• Ultimately, develop an established manufacturing process assuring consistent production of a defined quality product for commercial production

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Control of Investigational Product



[21 CFR 312]



[21 CFR 210, 211]


Source Material


Description of

Manufacturing Process


Process Controls/ Data

Analytical Methods/ Specs



Quality Control



Laboratory Control

Component Control

Production Control




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Major Considerations For Biological Products


Manufacturing Living sources

Complex process

Sensitive to change & environmental influences

Large amount of variability

Contaminants/ Impurities Subject to contamination Viral/bacteria/fungal/TSE Agent

Product and Process Substances

Difficult to define and quantitative

Structure Multiple species

Active Ingredient Varying Complexity, Heterogeneous

Characterization Ability to be Characterized

Method Limitations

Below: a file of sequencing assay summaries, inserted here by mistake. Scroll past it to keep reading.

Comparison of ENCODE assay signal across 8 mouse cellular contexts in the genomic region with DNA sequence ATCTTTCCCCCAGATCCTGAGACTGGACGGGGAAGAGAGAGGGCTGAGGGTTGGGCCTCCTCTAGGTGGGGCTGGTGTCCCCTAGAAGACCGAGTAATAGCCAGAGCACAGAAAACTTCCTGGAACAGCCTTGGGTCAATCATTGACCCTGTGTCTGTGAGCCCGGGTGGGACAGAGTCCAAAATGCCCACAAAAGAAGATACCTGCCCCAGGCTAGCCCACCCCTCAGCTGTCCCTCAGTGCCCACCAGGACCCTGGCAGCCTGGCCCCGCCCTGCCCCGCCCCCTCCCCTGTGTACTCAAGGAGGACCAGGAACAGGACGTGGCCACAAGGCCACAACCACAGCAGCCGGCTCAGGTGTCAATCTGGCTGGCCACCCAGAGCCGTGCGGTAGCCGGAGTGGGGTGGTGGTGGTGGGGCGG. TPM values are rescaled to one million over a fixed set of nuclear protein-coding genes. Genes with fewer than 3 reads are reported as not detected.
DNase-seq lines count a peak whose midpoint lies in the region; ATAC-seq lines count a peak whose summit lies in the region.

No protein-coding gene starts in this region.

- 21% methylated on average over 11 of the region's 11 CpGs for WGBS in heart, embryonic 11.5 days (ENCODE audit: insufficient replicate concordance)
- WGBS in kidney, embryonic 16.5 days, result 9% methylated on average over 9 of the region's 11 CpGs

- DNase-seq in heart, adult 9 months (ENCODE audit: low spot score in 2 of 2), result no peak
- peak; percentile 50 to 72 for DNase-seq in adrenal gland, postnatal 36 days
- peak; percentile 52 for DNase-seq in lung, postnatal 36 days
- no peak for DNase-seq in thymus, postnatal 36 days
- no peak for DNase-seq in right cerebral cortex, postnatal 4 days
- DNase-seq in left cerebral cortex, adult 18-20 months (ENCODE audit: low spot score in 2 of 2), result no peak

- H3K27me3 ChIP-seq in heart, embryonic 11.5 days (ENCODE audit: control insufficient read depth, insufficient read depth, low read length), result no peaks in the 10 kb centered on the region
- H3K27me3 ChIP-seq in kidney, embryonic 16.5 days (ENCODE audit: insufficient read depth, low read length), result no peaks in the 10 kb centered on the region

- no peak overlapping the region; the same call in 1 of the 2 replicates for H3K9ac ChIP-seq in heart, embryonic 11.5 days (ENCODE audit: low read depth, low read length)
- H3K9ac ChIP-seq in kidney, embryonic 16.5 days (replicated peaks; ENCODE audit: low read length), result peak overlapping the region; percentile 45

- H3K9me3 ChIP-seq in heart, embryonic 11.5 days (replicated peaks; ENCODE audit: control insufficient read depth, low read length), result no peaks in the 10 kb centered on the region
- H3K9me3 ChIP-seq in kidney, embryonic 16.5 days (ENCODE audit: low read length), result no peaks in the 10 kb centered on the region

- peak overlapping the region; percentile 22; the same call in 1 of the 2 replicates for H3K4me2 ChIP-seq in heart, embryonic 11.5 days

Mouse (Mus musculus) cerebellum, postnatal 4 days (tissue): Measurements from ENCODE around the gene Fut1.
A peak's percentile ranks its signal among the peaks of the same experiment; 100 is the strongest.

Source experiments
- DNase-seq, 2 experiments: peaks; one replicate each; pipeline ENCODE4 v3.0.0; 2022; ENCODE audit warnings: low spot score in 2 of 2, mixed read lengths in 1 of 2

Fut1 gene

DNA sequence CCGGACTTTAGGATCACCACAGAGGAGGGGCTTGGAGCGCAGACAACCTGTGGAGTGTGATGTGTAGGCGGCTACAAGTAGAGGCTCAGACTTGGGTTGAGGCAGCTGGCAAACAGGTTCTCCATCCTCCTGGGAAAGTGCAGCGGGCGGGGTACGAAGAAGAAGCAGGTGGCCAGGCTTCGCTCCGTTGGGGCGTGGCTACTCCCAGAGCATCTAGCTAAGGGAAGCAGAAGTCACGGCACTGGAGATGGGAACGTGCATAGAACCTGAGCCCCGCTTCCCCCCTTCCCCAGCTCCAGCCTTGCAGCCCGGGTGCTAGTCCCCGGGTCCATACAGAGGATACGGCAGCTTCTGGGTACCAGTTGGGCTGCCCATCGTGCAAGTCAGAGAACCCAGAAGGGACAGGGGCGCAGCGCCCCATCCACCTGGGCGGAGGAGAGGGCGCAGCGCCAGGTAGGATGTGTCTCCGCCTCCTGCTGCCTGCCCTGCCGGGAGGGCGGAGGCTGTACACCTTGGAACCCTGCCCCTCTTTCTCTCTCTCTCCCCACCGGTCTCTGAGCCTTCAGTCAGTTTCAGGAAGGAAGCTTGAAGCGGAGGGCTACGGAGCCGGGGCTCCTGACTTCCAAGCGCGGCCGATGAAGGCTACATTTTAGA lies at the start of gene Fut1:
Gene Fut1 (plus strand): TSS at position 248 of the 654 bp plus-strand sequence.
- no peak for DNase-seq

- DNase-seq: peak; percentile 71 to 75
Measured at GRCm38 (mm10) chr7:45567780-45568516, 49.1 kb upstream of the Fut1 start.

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Implications of Manufacturing a Biologic

  • Requires thorough description, characterization, and testing starting with source materials and components used throughout manufacturing

  • Greater reliance on manufacturing process control

  • Careful description and evaluation of manufacturing changes made during development for potential product impact - safety and risk assessment

    • Difficult to distinguish quality change that can impact safety

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General Principles

“FDA’s primary objectives in reviewing an IND are, in all phase of the investigation, to assure the safety and rights of subjects, … FDA’s review of Phase 1 submissions will focus on assessing the safety of Phase 1 investigations…, [21 CFR, 312.22(a)]

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General Principles

“The amount of information on a particular drug that must be submitted in an IND to assure the accomplishments of the objectives… {safety & quality} …depends upon such factors as the novelty of the drug, the extent to which it has been studied previously, the known or suspected risks and the developmental phase of the drug.”[21 CFR, 312.22(b)]